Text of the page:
Qualities of true leadership

Published by Newman University on

Traumatic and disastrous events over the past two years such as the Covid-19 Pandemic and death of George Floyd have again highlighted injustice across the world. The continuing need for good leaders who can challenge the status quo, bring positive change and deliver social justice is evident. This short piece considers some of the key attributes necessary for good leadership.

van Zwanenberg (2003, p1) highlights that

Our common image of leaders and leadership is that of the ‘hero leader’, who can overcome every crisis through extraordinary actions, awe inspiring charisma, excellent communications and a certainty of belief in what is right.

There is little doubt that these are important attributes. Indeed, we have seen and experienced leaders that have at times demonstrated such characteristics at times of crises. However, true leadership also requires qualities and skills that go beyond overcoming crises, to address long term issues and forward thinking to avoid potential disasters.

To develop a deeper understanding of what it takes to be a good leader, it is helpful to consider some of qualities of truly inspirational leaders.  Three such leaders that I have admired throughout my life are Rosa Parks, Nelson Mandela and Mahatma Gandhi. Whilst all three are regularly quoted, it is important to consider some of their qualities that enabled them to not only bring about positive change but also to stand the test of time and remain inspirational leaders even after their deaths.

Parks, Mandela nor Gandhi sought power or leadership, indeed they were all humble individuals. Their true commitment was to challenge oppression, inequality and injustice as well as a belief in social justice and doing what was right. Significantly, none of them were or even claimed to be perfect. Instead they were able to reflect and learn from their mistakes. Their methods of communication did not include the need to raise their voices, talk over others or to be the centre of attention. Instead they demonstrated their strength of character through their persistence, commitment to truth and honesty as well as grit and determination. Their gentleness combined with their ability to effectively communicate their messages to masses of people and even disarm enemies with a smile or a gentle word were exceptional.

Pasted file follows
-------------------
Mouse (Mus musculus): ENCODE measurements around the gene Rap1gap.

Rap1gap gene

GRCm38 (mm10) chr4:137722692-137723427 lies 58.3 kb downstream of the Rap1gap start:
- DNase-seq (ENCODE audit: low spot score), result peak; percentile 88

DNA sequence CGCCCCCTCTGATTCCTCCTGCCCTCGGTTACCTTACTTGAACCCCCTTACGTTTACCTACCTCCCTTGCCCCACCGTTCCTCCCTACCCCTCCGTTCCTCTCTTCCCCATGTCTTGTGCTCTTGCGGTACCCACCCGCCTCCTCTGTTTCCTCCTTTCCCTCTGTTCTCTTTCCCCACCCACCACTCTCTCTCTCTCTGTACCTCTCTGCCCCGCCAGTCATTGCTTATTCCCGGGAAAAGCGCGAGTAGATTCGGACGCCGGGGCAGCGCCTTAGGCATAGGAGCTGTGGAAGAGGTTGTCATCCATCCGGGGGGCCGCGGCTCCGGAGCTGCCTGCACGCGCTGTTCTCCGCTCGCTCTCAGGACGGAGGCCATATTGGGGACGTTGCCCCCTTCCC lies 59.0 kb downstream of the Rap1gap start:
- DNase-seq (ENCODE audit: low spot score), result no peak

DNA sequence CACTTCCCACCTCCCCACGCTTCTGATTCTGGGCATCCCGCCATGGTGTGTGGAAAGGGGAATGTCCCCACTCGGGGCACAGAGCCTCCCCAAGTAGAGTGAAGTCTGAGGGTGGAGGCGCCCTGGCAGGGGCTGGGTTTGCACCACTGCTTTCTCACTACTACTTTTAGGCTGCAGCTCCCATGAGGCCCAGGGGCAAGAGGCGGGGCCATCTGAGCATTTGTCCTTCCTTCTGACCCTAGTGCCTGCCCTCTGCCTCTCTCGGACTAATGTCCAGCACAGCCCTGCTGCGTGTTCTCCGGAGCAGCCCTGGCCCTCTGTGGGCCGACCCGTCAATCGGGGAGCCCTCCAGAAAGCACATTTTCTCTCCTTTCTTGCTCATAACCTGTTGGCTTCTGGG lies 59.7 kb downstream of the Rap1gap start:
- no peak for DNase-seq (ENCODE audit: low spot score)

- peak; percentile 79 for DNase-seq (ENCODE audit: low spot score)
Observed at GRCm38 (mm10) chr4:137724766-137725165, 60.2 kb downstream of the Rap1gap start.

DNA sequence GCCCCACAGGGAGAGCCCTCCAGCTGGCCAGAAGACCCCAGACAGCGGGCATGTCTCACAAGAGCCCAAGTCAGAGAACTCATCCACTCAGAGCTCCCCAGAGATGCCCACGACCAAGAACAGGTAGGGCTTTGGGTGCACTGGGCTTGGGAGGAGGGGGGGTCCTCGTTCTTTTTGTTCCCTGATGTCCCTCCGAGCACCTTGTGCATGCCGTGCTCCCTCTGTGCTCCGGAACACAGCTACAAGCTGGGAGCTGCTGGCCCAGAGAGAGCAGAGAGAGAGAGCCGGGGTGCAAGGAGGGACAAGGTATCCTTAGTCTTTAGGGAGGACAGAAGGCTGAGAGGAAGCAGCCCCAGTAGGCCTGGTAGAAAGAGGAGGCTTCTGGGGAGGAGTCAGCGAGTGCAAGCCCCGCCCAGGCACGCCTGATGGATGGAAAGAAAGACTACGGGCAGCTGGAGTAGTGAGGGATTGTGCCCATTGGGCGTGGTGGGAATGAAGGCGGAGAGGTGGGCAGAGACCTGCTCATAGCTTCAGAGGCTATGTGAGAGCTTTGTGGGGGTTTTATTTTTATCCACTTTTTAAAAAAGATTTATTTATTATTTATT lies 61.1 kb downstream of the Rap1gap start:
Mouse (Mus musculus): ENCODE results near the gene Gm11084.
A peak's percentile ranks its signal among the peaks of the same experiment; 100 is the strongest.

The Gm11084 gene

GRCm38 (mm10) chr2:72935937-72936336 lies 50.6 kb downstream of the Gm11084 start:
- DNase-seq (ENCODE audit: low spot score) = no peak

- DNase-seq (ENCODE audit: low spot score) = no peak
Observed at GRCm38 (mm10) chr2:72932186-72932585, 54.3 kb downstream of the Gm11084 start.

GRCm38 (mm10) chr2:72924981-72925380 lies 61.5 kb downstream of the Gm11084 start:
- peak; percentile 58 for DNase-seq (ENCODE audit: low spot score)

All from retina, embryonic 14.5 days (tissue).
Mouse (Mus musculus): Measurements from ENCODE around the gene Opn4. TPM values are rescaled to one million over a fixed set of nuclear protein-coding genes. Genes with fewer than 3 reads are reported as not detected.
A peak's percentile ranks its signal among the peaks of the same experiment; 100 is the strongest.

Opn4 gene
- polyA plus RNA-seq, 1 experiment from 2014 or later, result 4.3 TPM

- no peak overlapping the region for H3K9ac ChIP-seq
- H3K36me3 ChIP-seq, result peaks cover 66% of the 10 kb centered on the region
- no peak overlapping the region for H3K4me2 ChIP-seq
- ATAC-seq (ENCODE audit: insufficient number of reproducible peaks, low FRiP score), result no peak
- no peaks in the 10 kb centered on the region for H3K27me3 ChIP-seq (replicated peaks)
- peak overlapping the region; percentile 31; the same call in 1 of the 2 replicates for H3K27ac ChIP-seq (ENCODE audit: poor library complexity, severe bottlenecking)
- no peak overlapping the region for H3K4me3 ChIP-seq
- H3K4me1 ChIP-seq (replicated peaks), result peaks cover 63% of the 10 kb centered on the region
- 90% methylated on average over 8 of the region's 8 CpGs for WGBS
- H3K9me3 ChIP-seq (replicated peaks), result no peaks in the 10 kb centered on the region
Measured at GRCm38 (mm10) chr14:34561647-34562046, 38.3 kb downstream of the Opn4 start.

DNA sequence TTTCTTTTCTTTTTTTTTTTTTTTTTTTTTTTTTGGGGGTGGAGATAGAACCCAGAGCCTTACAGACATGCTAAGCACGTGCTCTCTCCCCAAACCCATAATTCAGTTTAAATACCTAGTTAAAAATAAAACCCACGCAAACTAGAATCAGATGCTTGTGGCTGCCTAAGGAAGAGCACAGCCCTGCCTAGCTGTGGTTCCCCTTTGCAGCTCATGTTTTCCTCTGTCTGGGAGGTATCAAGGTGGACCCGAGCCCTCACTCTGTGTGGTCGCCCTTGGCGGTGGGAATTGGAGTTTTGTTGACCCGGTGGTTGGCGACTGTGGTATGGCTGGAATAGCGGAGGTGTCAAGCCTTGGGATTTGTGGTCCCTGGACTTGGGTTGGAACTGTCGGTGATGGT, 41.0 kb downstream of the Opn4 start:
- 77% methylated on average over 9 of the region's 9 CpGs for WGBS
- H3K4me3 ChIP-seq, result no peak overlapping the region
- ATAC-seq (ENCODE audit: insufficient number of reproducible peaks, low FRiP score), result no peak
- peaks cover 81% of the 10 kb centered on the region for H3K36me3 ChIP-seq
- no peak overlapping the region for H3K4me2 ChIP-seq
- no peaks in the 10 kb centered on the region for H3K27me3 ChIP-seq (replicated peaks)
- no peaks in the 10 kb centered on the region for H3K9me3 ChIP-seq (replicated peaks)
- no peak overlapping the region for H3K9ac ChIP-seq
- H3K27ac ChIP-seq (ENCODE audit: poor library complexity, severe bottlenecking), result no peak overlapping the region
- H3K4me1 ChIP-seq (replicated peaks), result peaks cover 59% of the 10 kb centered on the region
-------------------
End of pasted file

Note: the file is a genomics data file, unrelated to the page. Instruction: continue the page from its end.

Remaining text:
In the face of adversity, injustice, incarceration and even violence, when the need for revenge could have dominated, they stood against violence. They were visionary, full of hope, able to see the big picture, think positively, and committed to doing what was right even if it meant challenging even those closest to them. They demonstrated extraordinary levels of compassion and forgiveness, whilst having a clear plan for the future thus avoiding violence, bloodshed and bringing peaceful change.

Given some of the current challenges across the globe, there is a need for leaders with these types of qualities. While it may be assumed only a few are born with such qualities and thus they are rare, it is important to remember that such skills can be developed over time, through reflection, openness to constructive criticism and a commitment to lifelong learning. Indeed, education and the development of free and critical thinking are key to challenging accepted norms to bring about positive change, innovation and eradicate poverty.
Dr Mohammed Jakhara
Executive Dean of the Faculty of Arts, Society and Professional Studies


van Zwanenberg, Z (2003) Modern leadership for modern services. Alloa: Scottish Leadership Foundation.


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